April 27, 2011
New models put long-form content in the spotlight
“There’s an irony in the 140-character medium having spawned a resurgent interest in weighty pieces,” observed The Independent last week after the unconventional publication of Jon Krakauer’s 70-page piece “Three Cups of Deceit.” It was another sign that the digital age, with its options to time- and location-shift reading material, appears to be reviving long-form content, one of our “100 Things to Watch in 2011.” The publisher of Krakauer’s exposé is Byliner, a start-up set to officially launch in May. It will offer “Byliner Originals”—described as “Great writers. Great stories. Readable in a single sitting”—that run up to 35,000 words in length (roughly a third of a typical book), according to Publishers Weekly.
Krakauer’s piece, on Three Cups of Tea author Greg Mortenson, was free on Byliner for 72 hours, reportedly garnering more than 50,000 downloads, and is now available as a Kindle Single on Amazon for $2.99. Amazon launched its Singles section as a platform for such long-form journalism (as well as short fiction) late last year, and meaty pieces like “Lost in Kandahar,” by former New York Times reporter Alex Berenson, populate its Top 10. In addition to Singles, there’s also Longform.org, Longreads and the Instapaper app, which collects articles for later reading.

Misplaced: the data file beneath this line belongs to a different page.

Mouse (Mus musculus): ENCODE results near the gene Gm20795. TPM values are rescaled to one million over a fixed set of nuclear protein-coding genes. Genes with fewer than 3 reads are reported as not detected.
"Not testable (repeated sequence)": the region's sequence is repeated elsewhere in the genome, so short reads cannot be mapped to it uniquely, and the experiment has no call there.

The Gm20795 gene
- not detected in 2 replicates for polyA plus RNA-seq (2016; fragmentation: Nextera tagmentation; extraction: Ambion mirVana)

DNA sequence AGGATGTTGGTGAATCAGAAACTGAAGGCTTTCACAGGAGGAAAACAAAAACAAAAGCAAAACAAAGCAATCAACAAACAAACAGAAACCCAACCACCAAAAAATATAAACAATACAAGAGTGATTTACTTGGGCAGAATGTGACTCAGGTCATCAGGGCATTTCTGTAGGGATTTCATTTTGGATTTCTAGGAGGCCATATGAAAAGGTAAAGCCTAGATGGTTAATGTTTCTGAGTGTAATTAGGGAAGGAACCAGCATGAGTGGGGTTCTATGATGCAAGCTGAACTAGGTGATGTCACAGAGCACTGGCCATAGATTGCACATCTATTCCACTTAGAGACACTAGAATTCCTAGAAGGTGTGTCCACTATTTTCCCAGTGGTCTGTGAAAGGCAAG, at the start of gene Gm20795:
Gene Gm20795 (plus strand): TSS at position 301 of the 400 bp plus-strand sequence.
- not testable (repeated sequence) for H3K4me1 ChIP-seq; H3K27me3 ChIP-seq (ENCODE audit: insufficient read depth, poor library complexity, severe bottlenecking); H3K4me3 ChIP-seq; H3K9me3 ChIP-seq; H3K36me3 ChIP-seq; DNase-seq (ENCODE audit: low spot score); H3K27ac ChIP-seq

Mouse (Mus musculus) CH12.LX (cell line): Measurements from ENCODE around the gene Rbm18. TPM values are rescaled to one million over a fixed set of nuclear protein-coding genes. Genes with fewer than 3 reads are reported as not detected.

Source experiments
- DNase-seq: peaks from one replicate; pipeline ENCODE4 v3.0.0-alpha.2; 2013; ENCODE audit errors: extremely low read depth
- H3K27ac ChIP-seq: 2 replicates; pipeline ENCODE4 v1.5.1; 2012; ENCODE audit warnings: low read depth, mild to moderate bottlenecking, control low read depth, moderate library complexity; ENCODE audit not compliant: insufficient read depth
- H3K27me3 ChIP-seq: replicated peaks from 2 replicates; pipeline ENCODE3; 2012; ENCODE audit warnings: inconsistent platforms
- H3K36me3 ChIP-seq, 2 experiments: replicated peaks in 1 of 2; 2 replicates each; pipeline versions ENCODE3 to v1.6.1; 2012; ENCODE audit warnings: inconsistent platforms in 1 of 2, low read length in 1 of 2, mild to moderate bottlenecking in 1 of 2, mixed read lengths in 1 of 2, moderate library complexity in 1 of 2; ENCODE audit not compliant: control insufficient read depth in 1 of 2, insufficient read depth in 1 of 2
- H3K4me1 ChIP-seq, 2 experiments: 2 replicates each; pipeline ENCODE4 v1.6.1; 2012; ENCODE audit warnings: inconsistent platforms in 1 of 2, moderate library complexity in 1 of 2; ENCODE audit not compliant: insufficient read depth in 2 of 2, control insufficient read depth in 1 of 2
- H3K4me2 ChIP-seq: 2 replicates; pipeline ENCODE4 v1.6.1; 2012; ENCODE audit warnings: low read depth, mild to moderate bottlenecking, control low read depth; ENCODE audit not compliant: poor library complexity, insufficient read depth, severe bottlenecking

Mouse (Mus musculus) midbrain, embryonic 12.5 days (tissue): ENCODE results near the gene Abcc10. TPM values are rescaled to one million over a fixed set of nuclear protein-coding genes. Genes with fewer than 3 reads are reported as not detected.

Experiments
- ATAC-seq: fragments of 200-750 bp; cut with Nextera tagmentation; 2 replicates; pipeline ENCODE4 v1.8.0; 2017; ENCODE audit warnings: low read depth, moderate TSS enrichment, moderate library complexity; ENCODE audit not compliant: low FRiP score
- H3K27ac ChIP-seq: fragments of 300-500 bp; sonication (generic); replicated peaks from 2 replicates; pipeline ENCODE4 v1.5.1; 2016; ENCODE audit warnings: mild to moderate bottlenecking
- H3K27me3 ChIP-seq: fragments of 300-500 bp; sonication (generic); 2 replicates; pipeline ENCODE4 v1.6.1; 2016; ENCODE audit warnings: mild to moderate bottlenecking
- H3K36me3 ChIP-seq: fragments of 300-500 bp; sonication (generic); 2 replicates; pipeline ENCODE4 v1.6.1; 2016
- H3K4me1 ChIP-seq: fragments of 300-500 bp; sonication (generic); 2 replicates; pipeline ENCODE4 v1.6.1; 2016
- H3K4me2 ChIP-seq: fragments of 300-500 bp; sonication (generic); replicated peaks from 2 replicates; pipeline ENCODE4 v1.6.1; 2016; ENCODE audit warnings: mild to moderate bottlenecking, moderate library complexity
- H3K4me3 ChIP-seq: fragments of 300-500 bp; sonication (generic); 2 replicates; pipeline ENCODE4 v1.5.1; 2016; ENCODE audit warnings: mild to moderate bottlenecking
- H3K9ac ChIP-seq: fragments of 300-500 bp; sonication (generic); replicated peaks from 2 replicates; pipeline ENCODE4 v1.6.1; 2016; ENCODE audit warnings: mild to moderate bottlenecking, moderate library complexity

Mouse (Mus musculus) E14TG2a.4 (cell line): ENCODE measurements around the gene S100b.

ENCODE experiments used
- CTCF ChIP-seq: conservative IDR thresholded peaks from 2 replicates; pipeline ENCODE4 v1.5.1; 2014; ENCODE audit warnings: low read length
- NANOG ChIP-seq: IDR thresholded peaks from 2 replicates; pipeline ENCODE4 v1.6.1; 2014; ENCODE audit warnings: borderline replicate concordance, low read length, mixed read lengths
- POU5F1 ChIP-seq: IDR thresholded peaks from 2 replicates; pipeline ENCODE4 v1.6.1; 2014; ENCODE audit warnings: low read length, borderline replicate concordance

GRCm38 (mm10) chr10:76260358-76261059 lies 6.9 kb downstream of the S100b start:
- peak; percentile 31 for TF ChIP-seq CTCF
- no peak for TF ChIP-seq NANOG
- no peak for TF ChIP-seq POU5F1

Another start-up, The Atavist, adds multimedia (relevant video clips, links, audio, etc.) to substantive articles designed for mobile devices. More than 40,000 Atavist apps were downloaded in its first two months, The New York Times reports. Meanwhile, journalist Geoff Keighley just released his multimedia-enriched article “The Final Hours of Portal 2”—a 15,000-word look at the making of a recent release from hot game developer Valve—as a $1.99 iPad app.
As publishing formats get disrupted, it remains to be seen whether these new models are viable and whether readers already struggling to keep up with stacks of physical and virtual reading will buy in. Rather than view these offerings as too time-consuming, however, readers may well embrace the opportunity to engage with material that requires substantially less commitment than a full-length book.
Photo credit: www.amazon.com/Three-Cups-Deceit-ebook